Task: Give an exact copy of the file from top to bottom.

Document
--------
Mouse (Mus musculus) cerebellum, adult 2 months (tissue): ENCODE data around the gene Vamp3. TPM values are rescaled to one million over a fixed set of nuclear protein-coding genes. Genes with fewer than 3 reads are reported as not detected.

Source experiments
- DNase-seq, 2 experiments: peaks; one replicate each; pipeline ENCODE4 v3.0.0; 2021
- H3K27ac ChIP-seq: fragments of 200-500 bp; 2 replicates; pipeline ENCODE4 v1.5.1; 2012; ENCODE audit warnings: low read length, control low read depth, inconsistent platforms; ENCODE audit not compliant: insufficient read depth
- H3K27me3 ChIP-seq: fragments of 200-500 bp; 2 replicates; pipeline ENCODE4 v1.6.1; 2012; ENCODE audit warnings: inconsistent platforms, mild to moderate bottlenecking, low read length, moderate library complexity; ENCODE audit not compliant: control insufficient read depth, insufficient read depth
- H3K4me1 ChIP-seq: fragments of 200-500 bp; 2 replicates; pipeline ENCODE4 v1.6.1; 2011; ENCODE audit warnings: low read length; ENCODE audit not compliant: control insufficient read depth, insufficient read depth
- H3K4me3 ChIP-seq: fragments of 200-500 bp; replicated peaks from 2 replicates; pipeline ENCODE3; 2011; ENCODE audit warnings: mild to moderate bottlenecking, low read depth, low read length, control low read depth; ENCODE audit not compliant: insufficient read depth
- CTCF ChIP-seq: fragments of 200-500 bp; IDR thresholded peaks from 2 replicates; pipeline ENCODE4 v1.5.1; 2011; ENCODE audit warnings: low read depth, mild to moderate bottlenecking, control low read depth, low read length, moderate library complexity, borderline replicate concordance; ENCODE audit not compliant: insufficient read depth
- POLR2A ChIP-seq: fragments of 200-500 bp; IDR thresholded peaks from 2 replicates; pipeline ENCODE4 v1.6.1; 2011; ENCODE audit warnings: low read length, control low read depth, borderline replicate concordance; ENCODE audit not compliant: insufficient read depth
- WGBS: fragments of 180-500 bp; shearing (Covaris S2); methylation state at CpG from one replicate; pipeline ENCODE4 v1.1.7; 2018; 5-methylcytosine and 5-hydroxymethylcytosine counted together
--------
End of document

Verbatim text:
Mouse (Mus musculus) cerebellum, adult 2 months (tissue): ENCODE data around the gene Vamp3. TPM values are rescaled to one million over a fixed set of nuclear protein-coding genes. Genes with fewer than 3 reads are reported as not detected.

Source experiments
- DNase-seq, 2 experiments: peaks; one replicate each; pipeline ENCODE4 v3.0.0; 2021
- H3K27ac ChIP-seq: fragments of 200-500 bp; 2 replicates; pipeline ENCODE4 v1.5.1; 2012; ENCODE audit warnings: low read length, control low read depth, inconsistent platforms; ENCODE audit not compliant: insufficient read depth
- H3K27me3 ChIP-seq: fragments of 200-500 bp; 2 replicates; pipeline ENCODE4 v1.6.1; 2012; ENCODE audit warnings: inconsistent platforms, mild to moderate bottlenecking, low read length, moderate library complexity; ENCODE audit not compliant: control insufficient read depth, insufficient read depth
- H3K4me1 ChIP-seq: fragments of 200-500 bp; 2 replicates; pipeline ENCODE4 v1.6.1; 2011; ENCODE audit warnings: low read length; ENCODE audit not compliant: control insufficient read depth, insufficient read depth
- H3K4me3 ChIP-seq: fragments of 200-500 bp; replicated peaks from 2 replicates; pipeline ENCODE3; 2011; ENCODE audit warnings: mild to moderate bottlenecking, low read depth, low read length, control low read depth; ENCODE audit not compliant: insufficient read depth
- CTCF ChIP-seq: fragments of 200-500 bp; IDR thresholded peaks from 2 replicates; pipeline ENCODE4 v1.5.1; 2011; ENCODE audit warnings: low read depth, mild to moderate bottlenecking, control low read depth, low read length, moderate library complexity, borderline replicate concordance; ENCODE audit not compliant: insufficient read depth
- POLR2A ChIP-seq: fragments of 200-500 bp; IDR thresholded peaks from 2 replicates; pipeline ENCODE4 v1.6.1; 2011; ENCODE audit warnings: low read length, control low read depth, borderline replicate concordance; ENCODE audit not compliant: insufficient read depth
- WGBS: fragments of 180-500 bp; shearing (Covaris S2); methylation state at CpG from one replicate; pipeline ENCODE4 v1.1.7; 2018; 5-methylcytosine and 5-hydroxymethylcytosine counted together